When the investors of a Silicon Valley startup offered company shares to its founders in 1957, a new model was born. In the following decades, employee stock options (ESO) for venture-funded startups began to be offered to all employees and not just founding members.
The options offered to employees were usually in the form of incentive stock options (ISO), which are only available to employees or non-qualified stock options (NSO), which can be granted to employees, consultants or directors.
If the company is successful, then employees can sell their stock for a much higher price after the initial public offering (IPO), when the company is listed on the stock exchange.
A business website builder can help deliver the success to a startup prior to its IPO.
For employees, the benefits are clear. Their stock creates a feeling of ownership that will motivate them to drive success for the company. In addition to this, employees will hope that the startup will reach ‘unicorn’ status ($1 billion in value) and will return high revenues at the time of IPO.
When Google went public in 2004, just six years from its inception, the company was valued at $23 billion. This turned some employees into millionaires overnight, including a former in-house masseuse, Bonnie Brown, who had been paid $450 a week along with stock options that proved worthwhile.
However, this kind of payout is no guarantee for everyone and naturally depends on the success of the startup. Founders are often granted restricted stock awards (RSA) with more favorable terms, while later employees may be offered restricted stock units (RSU), for which the strike price determines the rate they need to pay.
Early employees may also be offered shares at a much lower rate than those who join later, and their value could be dependent on seniority and performance.
As the median period employees work at startups in two years, the company is more likely to float on the market after the employee has left. Unlike venture capital, employees do not have pro-rata rates on their stock. This means they can be devalued over time.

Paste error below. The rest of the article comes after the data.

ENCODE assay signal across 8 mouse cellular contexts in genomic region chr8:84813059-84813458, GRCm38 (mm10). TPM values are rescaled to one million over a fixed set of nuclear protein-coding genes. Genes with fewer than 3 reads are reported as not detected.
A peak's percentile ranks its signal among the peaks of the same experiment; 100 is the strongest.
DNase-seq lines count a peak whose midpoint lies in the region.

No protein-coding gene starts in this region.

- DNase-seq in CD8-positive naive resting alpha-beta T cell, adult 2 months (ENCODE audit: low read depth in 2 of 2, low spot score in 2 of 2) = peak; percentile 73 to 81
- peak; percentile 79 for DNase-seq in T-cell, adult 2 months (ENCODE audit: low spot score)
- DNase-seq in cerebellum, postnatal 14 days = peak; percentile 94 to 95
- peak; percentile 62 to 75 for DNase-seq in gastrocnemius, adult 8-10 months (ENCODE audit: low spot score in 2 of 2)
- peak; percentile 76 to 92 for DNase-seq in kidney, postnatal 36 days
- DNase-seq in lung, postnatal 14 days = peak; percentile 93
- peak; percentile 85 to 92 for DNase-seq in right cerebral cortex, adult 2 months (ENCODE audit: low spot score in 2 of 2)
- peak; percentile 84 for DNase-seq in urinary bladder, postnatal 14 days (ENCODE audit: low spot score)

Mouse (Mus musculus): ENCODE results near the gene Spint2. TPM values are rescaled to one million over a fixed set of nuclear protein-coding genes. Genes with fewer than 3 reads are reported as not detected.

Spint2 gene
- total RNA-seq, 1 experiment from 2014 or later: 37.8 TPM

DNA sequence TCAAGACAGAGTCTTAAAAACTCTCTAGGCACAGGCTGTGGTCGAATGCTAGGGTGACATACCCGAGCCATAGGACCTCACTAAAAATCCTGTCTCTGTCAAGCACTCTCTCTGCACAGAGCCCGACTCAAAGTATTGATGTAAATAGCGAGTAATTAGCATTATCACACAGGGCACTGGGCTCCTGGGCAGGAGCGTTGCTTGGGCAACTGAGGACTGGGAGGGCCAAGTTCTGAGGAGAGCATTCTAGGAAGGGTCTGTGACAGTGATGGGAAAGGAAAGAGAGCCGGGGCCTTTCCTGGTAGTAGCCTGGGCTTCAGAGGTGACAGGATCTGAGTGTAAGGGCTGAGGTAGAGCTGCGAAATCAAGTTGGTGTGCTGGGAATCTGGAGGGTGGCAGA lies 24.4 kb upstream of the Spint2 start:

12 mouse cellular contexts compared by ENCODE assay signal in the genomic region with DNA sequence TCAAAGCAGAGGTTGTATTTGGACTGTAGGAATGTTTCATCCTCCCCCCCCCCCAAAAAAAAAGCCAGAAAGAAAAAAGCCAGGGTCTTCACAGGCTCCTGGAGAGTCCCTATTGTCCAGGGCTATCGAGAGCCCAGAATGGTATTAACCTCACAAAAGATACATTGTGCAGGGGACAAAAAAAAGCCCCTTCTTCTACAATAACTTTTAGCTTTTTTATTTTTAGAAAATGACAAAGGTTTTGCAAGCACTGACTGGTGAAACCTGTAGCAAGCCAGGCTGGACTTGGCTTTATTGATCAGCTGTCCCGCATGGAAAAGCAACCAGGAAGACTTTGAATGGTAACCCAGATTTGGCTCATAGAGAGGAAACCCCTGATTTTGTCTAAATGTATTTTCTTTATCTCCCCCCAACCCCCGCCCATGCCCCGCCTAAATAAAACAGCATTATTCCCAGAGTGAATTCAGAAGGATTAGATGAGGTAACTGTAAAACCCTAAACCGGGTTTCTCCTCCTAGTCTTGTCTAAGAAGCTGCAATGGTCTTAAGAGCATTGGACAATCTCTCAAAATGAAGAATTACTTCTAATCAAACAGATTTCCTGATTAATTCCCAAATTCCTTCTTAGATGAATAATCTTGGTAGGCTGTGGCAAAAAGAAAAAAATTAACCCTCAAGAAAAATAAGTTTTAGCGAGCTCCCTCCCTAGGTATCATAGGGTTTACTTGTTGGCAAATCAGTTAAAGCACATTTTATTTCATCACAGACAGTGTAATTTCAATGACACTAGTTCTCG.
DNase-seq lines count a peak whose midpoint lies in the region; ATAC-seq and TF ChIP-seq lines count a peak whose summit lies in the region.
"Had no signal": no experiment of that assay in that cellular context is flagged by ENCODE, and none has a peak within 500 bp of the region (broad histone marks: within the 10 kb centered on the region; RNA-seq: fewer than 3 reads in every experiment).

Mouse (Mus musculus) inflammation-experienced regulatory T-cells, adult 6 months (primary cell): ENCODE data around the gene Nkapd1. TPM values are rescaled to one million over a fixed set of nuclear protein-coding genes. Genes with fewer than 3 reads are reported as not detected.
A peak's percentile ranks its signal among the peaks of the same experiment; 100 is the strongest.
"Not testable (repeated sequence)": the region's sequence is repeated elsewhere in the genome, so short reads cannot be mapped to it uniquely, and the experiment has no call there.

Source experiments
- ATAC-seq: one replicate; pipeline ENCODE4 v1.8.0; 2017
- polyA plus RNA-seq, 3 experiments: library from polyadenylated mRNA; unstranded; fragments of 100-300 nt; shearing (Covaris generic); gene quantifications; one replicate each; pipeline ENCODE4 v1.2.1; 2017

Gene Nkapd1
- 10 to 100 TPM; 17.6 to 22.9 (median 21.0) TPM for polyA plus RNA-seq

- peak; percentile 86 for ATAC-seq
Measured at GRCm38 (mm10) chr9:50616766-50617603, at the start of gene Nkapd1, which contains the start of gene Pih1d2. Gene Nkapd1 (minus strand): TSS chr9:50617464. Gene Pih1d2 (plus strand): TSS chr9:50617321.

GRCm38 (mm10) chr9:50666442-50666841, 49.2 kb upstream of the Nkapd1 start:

Investors and founders are finding it more profitable to take the company to IPO after a longer period, typically around 10 to 12 years, when a higher value can be reached on the market.
For the employer, the model of employee shares can help raise morale in the workforce and create loyalty, as staff are more committed and involved in the direction of the enterprise. In many sectors, such as technology, talent is crucial to the success of a startup.
This is something that can be attracted by the right share schemes for employees. For startups without available funds, stock options can be a welcome alternative to paying high employee salaries.
But today venture capital funds are more readily available, and they can offer startups the revenues they would have received at IPO in past years. This means that employers do not need to grant such potentially lucrative stakes when they can be held by the founders and the investors, or sold at each round of funding before the IPO.
Compared to the dotcom period, stock options are becoming less attractive to employees and less necessary for employers.